The Peach State prepares for a political frenzy as a pair of January runoffs determine the balance of the Senate—and the shape of the presidency
Dec. 14 will be the 100th anniversary of the death of college student George Gipp, nicknamed “The Gipper.” He was a halfback, quarterback, and punter on the 1920 Notre Dame football team coached by Knute Rockne. Cause of death: a streptococcal throat infection and pneumonia. Cause of his being remembered: Ronald Reagan played him in the 1940 film Knute Rockne, All American and ran for president with “The Gipper” as his nickname.
In God’s kindness, we now have penicillin and amoxicillin: They weren’t around in 1920. We don’t have, though, an antibiotic that can take care of a broken hip, which Joel Belz suffered on Oct. 24. Coming back from one is particularly hard for a 79-year-old with Parkinson’s disease. Each of the past few years I’ve written a fundraising column, so I had thought out one several months ago. But Joel’s distress is more important than any cleverness I could throw at you.
A few words about Joel: I’ve met some extraordinary Christians throughout the years, but Joel is the godliest man I’ve had the privilege of interacting with for a third of a century. He encouraged me to be bold and courageous, but he also told me once, “Don’t lead with your chin,” advice I’ve sometimes forgotten. If you’ve written a critical letter and received a kind response from me, it’s first because of Christ but second because of Joel, who modeled for me leadership that could be forthright but also gentle. That I’m retiring from editing in 2022 instead of clinging to my position is because Joel did the same for me in the 1990s. The errors I’ve made are my own, but the good stuff is because of Jesus and Joel.
Joel is the godliest man I’ve had the privilege of interacting with for a third of a century.
Because I esteem Joel not from just my brain but my heart, I don’t think it’s over the top to quote a line from the 1940 movie version of Coach Rockne’s “Win One for the Gipper” speech to the Notre Dame players who trailed at halftime of their 1928 game against Army. In the Notre Dame locker room Rockne (played by Pat O’Brien) looks at the players, sitting silent and dejected with blankets around their shoulders. Rockne, with misty eyes, recites Gipp’s dying words: “When the team is up against it—and the breaks are beating the boys—tell them to go out there with all they got and win just one for the Gipper.” Following a hushed silence, the players look at each other. One says, “What are we waiting for?” The players throw off their blankets and, with a unified roar, rush out to the field—and win the game.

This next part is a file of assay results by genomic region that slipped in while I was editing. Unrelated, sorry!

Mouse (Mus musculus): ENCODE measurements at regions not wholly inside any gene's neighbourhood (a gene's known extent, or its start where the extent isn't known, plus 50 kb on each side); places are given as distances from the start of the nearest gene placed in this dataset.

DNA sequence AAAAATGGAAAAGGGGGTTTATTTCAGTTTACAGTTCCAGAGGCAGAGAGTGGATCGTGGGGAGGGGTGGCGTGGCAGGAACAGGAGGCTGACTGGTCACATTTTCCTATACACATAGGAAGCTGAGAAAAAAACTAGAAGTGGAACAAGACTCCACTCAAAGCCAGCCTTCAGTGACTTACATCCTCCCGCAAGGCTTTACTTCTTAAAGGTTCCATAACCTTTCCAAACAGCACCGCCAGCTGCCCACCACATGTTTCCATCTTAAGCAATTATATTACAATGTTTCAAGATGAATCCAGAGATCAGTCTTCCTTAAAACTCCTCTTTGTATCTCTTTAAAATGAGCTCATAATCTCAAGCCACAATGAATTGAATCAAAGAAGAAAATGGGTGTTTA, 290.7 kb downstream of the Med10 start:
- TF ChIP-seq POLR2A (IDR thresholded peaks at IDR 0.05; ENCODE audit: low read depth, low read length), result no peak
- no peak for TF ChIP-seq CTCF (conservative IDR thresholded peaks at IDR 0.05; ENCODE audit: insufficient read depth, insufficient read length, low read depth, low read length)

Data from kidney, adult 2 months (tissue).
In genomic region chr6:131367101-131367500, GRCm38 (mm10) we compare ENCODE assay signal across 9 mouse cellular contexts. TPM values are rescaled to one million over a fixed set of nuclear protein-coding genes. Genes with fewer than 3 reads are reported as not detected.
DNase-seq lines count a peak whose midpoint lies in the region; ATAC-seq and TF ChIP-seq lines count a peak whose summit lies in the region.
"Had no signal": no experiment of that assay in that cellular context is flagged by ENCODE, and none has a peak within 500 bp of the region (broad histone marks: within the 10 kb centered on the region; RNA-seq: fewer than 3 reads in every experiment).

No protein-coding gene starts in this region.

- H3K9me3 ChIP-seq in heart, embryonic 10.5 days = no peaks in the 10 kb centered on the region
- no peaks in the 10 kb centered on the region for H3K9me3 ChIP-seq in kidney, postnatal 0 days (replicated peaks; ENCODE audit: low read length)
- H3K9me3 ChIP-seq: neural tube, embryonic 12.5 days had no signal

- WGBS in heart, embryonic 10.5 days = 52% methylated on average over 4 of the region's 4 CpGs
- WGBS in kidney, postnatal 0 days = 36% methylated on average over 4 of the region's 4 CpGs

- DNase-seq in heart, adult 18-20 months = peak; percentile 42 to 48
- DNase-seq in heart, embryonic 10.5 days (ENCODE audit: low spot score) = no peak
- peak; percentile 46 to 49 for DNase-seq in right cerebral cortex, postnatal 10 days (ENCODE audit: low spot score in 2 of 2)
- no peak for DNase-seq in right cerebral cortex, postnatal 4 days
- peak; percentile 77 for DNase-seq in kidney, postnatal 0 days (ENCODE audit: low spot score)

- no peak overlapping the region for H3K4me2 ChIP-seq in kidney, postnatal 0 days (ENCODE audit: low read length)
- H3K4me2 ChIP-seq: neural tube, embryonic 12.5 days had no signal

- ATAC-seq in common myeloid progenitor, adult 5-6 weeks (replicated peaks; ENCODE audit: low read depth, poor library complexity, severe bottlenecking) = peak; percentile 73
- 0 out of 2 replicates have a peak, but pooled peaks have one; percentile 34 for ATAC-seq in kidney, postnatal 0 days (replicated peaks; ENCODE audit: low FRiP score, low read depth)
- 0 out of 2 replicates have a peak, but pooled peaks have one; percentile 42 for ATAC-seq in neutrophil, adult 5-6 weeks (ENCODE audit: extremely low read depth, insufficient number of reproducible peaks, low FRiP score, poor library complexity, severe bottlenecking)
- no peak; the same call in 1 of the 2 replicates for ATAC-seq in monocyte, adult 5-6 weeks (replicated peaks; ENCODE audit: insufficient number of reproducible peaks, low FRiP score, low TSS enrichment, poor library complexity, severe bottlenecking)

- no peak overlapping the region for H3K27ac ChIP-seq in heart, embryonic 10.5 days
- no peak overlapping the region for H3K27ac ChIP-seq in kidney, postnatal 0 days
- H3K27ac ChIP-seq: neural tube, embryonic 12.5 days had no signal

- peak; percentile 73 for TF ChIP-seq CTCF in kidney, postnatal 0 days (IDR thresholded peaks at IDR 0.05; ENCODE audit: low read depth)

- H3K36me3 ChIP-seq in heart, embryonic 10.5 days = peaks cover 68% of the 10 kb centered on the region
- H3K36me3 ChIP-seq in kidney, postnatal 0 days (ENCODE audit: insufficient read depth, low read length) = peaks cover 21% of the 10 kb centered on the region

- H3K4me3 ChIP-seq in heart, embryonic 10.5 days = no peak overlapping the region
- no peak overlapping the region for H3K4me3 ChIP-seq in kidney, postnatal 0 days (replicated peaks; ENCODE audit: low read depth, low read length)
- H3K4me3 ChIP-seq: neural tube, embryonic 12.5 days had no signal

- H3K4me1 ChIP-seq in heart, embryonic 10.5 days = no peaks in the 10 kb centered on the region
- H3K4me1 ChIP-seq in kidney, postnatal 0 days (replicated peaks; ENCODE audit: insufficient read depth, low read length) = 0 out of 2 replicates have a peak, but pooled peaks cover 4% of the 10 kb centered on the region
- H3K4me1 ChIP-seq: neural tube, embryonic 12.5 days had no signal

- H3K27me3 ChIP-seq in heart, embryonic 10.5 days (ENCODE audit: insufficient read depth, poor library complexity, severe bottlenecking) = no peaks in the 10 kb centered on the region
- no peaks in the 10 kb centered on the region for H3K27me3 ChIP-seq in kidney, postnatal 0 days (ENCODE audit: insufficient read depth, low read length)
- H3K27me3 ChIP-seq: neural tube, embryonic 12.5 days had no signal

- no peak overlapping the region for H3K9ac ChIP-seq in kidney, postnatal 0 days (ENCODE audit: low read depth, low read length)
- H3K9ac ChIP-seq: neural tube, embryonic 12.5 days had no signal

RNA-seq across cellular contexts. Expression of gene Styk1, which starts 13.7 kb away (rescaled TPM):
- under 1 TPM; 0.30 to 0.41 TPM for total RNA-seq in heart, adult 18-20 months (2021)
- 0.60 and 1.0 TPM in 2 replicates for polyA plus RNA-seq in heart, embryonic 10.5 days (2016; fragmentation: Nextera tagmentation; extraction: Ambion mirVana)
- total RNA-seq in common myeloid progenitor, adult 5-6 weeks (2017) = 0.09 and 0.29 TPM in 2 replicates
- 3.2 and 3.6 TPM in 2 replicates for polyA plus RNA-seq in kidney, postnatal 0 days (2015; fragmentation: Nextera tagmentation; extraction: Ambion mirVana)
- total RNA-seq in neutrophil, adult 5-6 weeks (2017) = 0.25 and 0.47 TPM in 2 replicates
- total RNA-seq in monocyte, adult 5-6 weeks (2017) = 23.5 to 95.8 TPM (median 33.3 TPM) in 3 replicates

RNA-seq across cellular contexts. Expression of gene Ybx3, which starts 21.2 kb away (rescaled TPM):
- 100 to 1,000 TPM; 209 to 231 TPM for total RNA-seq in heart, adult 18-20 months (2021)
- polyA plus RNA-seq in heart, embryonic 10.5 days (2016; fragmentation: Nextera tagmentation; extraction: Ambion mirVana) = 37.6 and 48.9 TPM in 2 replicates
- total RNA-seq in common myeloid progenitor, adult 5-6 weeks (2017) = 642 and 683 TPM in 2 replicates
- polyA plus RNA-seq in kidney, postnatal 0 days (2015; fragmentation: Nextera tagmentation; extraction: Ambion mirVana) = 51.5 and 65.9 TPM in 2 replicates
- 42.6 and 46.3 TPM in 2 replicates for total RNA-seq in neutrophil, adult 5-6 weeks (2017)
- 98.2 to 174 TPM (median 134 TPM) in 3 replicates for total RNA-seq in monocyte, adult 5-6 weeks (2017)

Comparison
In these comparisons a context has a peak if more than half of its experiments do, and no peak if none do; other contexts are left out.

Joel started WORLD in 1986. The following year I mentioned in my book about journalism, Prodigal Press, how news would soon arrive via personal computers: That would mean less newspaper advertising but an open door for Christians to compete. I criticized the defeatist moan regarding media heard in some churches, and wrote, “Christians will not succeed by offering readers and viewers more of the same, slightly cleaned up.”
Joel was already on the way to offering something different as he pioneered the most important innovation in Christian journalism in 150 years: a magazine forthright in offering a Biblical approach to all stories and refusing to become an evangelical public relations organ. That might mean at times running stories unpopular among some readers and even our own board of directors—but Joel recruited a board that valued WORLD’s independence and refusal to have sacred cows. Although we irritated just about every major evangelical leader at some point, Joel never told us to back off, and his successor as CEO, Kevin Martin, has been equally supportive.
Joel’s been active in fundraising throughout the years, but as he recovers he needs to take a break. Could you fill in for him by giving online at wng.org/worldmovers. To work off Knute Rockne, All American, please rush onto the field yelling, “What are we waiting for? Let’s win one for Joel!”